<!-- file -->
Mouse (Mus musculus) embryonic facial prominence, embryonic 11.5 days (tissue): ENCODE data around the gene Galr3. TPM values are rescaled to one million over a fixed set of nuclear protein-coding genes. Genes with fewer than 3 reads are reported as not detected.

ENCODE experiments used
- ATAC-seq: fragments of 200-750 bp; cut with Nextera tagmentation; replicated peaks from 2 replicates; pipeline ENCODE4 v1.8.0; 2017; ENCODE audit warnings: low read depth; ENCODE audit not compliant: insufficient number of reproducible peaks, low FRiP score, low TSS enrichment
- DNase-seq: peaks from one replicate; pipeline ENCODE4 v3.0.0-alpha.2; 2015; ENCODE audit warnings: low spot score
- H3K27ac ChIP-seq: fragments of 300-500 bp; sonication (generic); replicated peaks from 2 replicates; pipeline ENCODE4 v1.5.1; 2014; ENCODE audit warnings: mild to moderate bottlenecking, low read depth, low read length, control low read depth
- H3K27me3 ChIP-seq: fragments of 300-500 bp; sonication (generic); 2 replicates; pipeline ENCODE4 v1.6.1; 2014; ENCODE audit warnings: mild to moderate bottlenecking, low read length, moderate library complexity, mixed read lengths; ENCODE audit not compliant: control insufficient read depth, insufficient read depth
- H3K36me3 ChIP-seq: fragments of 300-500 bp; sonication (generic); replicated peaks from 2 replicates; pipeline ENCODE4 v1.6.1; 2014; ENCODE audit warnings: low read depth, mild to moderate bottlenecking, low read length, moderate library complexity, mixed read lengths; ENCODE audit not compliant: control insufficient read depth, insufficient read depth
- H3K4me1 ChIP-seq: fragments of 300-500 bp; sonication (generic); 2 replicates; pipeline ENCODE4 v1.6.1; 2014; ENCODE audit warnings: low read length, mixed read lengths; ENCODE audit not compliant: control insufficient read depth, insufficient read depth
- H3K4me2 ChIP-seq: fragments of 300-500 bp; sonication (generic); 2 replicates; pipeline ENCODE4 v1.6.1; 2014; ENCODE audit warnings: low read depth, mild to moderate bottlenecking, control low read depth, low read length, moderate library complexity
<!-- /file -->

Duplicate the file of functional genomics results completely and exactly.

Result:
Mouse (Mus musculus) embryonic facial prominence, embryonic 11.5 days (tissue): ENCODE data around the gene Galr3. TPM values are rescaled to one million over a fixed set of nuclear protein-coding genes. Genes with fewer than 3 reads are reported as not detected.

ENCODE experiments used
- ATAC-seq: fragments of 200-750 bp; cut with Nextera tagmentation; replicated peaks from 2 replicates; pipeline ENCODE4 v1.8.0; 2017; ENCODE audit warnings: low read depth; ENCODE audit not compliant: insufficient number of reproducible peaks, low FRiP score, low TSS enrichment
- DNase-seq: peaks from one replicate; pipeline ENCODE4 v3.0.0-alpha.2; 2015; ENCODE audit warnings: low spot score
- H3K27ac ChIP-seq: fragments of 300-500 bp; sonication (generic); replicated peaks from 2 replicates; pipeline ENCODE4 v1.5.1; 2014; ENCODE audit warnings: mild to moderate bottlenecking, low read depth, low read length, control low read depth
- H3K27me3 ChIP-seq: fragments of 300-500 bp; sonication (generic); 2 replicates; pipeline ENCODE4 v1.6.1; 2014; ENCODE audit warnings: mild to moderate bottlenecking, low read length, moderate library complexity, mixed read lengths; ENCODE audit not compliant: control insufficient read depth, insufficient read depth
- H3K36me3 ChIP-seq: fragments of 300-500 bp; sonication (generic); replicated peaks from 2 replicates; pipeline ENCODE4 v1.6.1; 2014; ENCODE audit warnings: low read depth, mild to moderate bottlenecking, low read length, moderate library complexity, mixed read lengths; ENCODE audit not compliant: control insufficient read depth, insufficient read depth
- H3K4me1 ChIP-seq: fragments of 300-500 bp; sonication (generic); 2 replicates; pipeline ENCODE4 v1.6.1; 2014; ENCODE audit warnings: low read length, mixed read lengths; ENCODE audit not compliant: control insufficient read depth, insufficient read depth
- H3K4me2 ChIP-seq: fragments of 300-500 bp; sonication (generic); 2 replicates; pipeline ENCODE4 v1.6.1; 2014; ENCODE audit warnings: low read depth, mild to moderate bottlenecking, control low read depth, low read length, moderate library complexity